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Old 01-25-2024, 07:27 PM   #1
rich2468
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Default Better solution for fastening Dometic Sealand 711-M28 Tank to Floor?

I replaced my recirculating Thetford Model 80 toilet a couple of years back with a Sealand 711-M28, but am finding that the 4 scrrews which fasten the tank to the floor have a tendency to back out of the floor on longer road trips.

The screws I used are the #14 x 2" long pan head screws included from Sealand with the toilet/ tank combo.

Realizing that the floor is only aluminum followed by light weight plywood covering a foam core and another layer of aluminum, I considered using longer bolts all the way through to the exterior with a reinforced plate on the outside, but the gray water tank is directly below the tank. So reinforcing from the outside doesn't seem possible.

I've considered trying to put rivnuts in the floor but I'm not sure that'd work.

Does anyone have any ideas of how to better anchor the toilet tank?

I don't have a photo, but here's a diagram for clarity.....
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Old 01-26-2024, 06:18 AM   #2
Shane826
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Even if the gray tank wasn’t under the bathroom floor you still probably wouldn’t want to go through the floor with nuts & bolts as you’d just crush the floor as you tightened the bolts.

Let me think on this for a bit. I definitely don’t have this issue on my Dometic SeaLand toilet, this is a new one!
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Old 01-29-2024, 03:20 PM   #3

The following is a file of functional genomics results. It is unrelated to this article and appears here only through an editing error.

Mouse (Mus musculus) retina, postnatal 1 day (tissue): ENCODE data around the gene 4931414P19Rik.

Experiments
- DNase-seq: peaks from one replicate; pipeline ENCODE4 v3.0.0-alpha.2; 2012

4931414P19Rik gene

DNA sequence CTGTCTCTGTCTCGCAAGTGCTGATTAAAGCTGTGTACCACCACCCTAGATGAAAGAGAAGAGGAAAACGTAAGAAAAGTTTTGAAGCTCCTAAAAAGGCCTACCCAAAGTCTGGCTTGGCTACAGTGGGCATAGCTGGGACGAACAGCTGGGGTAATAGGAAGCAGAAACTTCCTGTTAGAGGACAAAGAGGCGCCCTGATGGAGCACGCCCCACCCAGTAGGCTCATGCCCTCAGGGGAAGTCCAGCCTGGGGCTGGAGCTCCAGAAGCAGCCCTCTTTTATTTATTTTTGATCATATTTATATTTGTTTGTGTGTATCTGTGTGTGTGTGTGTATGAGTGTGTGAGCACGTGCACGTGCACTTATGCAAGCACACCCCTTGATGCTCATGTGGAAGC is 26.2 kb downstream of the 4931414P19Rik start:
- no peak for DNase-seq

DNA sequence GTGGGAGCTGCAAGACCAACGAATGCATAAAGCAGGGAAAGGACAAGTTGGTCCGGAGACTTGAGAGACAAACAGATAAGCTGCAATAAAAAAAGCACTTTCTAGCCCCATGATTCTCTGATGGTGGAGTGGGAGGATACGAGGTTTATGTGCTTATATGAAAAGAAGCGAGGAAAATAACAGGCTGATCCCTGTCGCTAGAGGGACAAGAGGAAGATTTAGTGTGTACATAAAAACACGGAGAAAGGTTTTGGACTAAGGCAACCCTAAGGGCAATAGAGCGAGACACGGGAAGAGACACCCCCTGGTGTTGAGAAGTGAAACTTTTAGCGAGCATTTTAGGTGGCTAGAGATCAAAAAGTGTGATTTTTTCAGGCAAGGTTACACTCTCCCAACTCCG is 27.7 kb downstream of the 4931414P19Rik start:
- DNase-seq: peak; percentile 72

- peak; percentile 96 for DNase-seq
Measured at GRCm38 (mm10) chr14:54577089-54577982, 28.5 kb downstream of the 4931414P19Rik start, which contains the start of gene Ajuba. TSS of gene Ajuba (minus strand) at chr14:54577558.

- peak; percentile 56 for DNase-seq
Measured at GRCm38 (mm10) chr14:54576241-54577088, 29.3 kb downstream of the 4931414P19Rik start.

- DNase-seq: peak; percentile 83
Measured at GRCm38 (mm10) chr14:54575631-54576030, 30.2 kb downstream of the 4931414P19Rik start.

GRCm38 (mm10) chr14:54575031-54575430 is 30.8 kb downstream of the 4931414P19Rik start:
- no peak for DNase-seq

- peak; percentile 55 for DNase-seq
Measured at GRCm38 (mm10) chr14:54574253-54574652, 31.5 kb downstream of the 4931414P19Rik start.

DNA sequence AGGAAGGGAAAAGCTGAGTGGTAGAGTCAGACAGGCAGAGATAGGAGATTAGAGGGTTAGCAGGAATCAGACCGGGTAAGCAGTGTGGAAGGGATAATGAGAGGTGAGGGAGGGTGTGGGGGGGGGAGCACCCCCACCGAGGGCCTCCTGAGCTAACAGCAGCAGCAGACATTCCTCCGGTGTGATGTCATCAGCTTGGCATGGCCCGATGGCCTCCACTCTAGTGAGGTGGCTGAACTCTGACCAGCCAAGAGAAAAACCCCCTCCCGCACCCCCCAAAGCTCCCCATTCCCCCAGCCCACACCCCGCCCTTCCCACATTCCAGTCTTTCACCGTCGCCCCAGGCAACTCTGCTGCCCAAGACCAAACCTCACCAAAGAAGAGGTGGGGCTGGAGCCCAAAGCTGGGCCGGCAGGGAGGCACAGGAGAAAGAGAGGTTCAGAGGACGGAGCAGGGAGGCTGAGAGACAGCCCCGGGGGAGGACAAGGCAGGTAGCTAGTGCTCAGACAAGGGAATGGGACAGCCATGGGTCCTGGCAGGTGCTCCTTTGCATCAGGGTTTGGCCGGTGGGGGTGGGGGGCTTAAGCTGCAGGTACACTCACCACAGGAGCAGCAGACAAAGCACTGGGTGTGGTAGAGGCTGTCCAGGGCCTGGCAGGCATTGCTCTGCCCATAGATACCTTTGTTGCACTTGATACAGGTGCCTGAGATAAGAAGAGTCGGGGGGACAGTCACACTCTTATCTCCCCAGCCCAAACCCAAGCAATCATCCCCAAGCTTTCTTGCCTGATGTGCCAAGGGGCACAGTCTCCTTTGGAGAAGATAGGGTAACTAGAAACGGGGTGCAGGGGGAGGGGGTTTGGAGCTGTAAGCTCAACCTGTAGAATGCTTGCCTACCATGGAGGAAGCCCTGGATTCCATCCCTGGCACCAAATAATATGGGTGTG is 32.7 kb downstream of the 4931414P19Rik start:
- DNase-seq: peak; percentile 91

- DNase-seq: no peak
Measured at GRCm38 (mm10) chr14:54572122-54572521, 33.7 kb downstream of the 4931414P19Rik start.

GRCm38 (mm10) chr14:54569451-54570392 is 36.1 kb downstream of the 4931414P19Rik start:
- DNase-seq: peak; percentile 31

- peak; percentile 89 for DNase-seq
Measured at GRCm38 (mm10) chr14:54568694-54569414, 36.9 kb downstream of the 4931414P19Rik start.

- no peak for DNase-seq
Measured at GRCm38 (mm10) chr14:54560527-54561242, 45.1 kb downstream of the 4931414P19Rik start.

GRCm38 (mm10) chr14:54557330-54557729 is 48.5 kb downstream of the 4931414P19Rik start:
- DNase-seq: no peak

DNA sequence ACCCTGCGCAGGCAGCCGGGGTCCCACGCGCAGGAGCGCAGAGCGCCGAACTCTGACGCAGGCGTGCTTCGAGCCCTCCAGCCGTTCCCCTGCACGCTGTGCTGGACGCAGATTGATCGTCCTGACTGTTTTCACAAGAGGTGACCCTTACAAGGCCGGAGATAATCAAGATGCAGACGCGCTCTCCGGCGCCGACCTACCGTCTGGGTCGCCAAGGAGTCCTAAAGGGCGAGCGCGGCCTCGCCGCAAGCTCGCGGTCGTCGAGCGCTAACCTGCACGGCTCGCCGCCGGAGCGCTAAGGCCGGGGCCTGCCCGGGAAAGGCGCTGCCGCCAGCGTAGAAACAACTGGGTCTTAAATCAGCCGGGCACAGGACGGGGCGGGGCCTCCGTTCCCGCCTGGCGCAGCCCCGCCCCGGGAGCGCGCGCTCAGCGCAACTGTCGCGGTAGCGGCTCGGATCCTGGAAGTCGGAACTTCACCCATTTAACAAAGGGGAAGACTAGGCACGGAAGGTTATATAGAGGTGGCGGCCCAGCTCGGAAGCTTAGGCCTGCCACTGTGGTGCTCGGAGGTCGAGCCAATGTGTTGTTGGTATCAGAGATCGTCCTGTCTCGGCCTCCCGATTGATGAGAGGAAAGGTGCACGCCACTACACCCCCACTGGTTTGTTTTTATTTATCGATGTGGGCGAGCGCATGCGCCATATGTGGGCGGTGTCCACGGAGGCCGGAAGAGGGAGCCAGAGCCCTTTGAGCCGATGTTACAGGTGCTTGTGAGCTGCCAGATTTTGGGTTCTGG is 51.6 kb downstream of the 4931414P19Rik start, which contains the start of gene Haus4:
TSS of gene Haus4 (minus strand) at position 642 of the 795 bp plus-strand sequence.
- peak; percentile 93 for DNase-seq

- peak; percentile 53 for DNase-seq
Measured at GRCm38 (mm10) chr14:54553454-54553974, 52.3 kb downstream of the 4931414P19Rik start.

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Have you thought of using toggle bolts, sometimes called butterfly bolts or drywall anchors?

Just drill the holes out large enough to insert the butterfly nuts. Once inserted into the hole, they open up and cannot pullout.

https://www.homedepot.com/p/Everbilt...E&gclsrc=aw.ds
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Old 01-30-2024, 01:36 PM   #4
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Wayne,
Thanks for those two good reasonable possibilities.

A drywall anchor should provide a rivnut-like connection with the floor without having to actually press it in place. The existing tank hold down holes wouldn't have to be increased much in size and I think (but will have to examine) that drywall anchors apply most of the force to the back side of the material (vs the sidewall of the hole).

I'm not sure how a toggle bolt would spread out within the flooring foam core. I'd likely have to increase the size of the current holes. I think, due to needing the "wings" of a toggle bolt to spread out, that a toggle bolt may be my fall-back solution.

Your ideas made me re-examine my idea of possibly using a rivnut. In looking at how rivnuts hold, it appears as though much of the holding power of a rivnut is due to the expanding of the rivnut within the circumference of the hole its placed in; with a only a small amount of lip created to prevent the rivnut from pushing in or pulling out.